A mixed methods approach to investigating physical activity in people with obesity participating in a chronic care programme awaiting total knee or hip arthroplasty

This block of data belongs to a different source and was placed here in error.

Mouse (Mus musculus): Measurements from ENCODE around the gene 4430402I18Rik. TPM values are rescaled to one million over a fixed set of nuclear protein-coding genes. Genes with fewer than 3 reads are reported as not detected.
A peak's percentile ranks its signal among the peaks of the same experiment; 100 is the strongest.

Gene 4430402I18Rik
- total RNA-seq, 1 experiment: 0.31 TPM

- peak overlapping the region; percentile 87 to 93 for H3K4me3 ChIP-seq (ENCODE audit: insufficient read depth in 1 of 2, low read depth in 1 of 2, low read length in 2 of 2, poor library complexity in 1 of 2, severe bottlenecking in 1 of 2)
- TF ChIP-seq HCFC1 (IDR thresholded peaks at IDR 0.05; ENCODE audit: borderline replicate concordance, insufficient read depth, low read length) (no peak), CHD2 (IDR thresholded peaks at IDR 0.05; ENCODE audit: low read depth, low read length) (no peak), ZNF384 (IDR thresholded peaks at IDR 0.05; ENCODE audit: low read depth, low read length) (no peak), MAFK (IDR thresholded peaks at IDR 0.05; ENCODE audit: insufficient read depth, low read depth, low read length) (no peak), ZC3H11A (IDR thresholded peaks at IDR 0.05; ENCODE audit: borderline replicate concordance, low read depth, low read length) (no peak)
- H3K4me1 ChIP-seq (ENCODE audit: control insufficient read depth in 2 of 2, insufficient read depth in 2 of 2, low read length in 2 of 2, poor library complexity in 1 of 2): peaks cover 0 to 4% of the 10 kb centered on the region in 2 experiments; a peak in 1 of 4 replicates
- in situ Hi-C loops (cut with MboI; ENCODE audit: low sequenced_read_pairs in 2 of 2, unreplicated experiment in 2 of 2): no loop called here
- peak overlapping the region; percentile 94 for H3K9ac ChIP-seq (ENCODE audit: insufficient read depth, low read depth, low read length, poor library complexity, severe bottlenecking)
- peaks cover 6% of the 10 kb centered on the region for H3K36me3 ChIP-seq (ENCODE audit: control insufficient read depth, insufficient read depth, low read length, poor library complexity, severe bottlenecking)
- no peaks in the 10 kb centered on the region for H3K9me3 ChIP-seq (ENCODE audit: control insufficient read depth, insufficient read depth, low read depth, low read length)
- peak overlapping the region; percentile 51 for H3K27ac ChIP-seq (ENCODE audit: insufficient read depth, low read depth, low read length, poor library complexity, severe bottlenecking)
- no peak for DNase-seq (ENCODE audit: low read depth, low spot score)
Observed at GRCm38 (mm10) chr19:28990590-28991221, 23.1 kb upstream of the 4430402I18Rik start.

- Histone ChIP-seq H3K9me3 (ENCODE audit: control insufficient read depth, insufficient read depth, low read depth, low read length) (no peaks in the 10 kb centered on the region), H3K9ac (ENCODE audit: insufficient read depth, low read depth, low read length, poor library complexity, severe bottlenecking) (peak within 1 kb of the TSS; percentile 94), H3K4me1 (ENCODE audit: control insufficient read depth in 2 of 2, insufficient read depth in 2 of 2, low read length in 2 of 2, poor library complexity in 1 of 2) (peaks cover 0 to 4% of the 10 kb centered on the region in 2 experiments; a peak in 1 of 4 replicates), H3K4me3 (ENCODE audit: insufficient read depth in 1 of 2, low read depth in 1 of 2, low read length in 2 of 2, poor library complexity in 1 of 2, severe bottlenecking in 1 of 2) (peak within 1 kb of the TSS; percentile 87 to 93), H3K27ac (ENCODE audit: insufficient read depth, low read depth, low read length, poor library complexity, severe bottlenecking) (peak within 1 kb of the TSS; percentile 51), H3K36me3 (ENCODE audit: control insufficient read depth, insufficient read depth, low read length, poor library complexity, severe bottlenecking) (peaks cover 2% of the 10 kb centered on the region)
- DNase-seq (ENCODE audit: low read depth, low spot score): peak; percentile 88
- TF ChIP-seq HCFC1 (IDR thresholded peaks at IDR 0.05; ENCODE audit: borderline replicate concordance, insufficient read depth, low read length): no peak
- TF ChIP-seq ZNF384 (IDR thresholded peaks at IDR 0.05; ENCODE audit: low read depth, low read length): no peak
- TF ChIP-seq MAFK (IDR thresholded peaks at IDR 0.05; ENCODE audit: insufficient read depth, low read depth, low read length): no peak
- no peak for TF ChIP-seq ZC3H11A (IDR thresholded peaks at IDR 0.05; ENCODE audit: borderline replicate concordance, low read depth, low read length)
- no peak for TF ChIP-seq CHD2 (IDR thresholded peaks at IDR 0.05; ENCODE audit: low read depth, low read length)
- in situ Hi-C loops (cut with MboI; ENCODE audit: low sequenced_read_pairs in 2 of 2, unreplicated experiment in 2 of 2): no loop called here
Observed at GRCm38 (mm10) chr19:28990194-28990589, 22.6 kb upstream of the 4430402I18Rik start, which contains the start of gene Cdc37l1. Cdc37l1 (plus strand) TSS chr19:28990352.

Aims: To describe patient-reported physical activity and step count trajectory and explore perceived barriers and enablers to physical activity amongst people with obesity participating in a chronic care programme whilst awaiting arthroplasty. Design: Convergent parallel mixed-method study. Method: A patient cohort derived from a longitudinal sample of adults with end-stage osteoarthritis and obesity from a chronic care programme whilst awaiting primary total knee or hip arthroplasty (n = 97) was studied. Physical activity was measured at baseline (entry to the wait list) and before surgery (9–12 months waiting time) using the Lower Extremity Activity Scale (LEAS) and activity monitors (activPAL™). A subset of participants completed in-depth semi-structured interviews 6 months after being waitlisted to explore perceived barriers and enablers to physical activity. Themes were inductively derived and then interpreted through the COM-B model. Results: Baseline LEAS and activPAL™ data were available from 97 and 63 participants, respectively. The proportion of community ambulant individuals reduced from 43% (95% CI 33%–53%) at baseline to 17% (95% CI 9%–28%) pre-surgery. Paired activPAL™ data (n = 31) for step count, upright time, and stepping time remained unchanged. Twenty-five participants were interviewed. Five themes underpinning physical activity were mapped to the COM-B model components of capability (physical capability), opportunity (accessibility and social norms), and motivation (self-efficacy and beliefs and physical activity). Conclusions: Participation in a chronic care programme did not improve physical activity levels for people with obesity awaiting arthroplasty. Programs cognisant of the COM-B model components may be required to address the natural trajectory of declining physical activity levels while awaiting arthroplasty.
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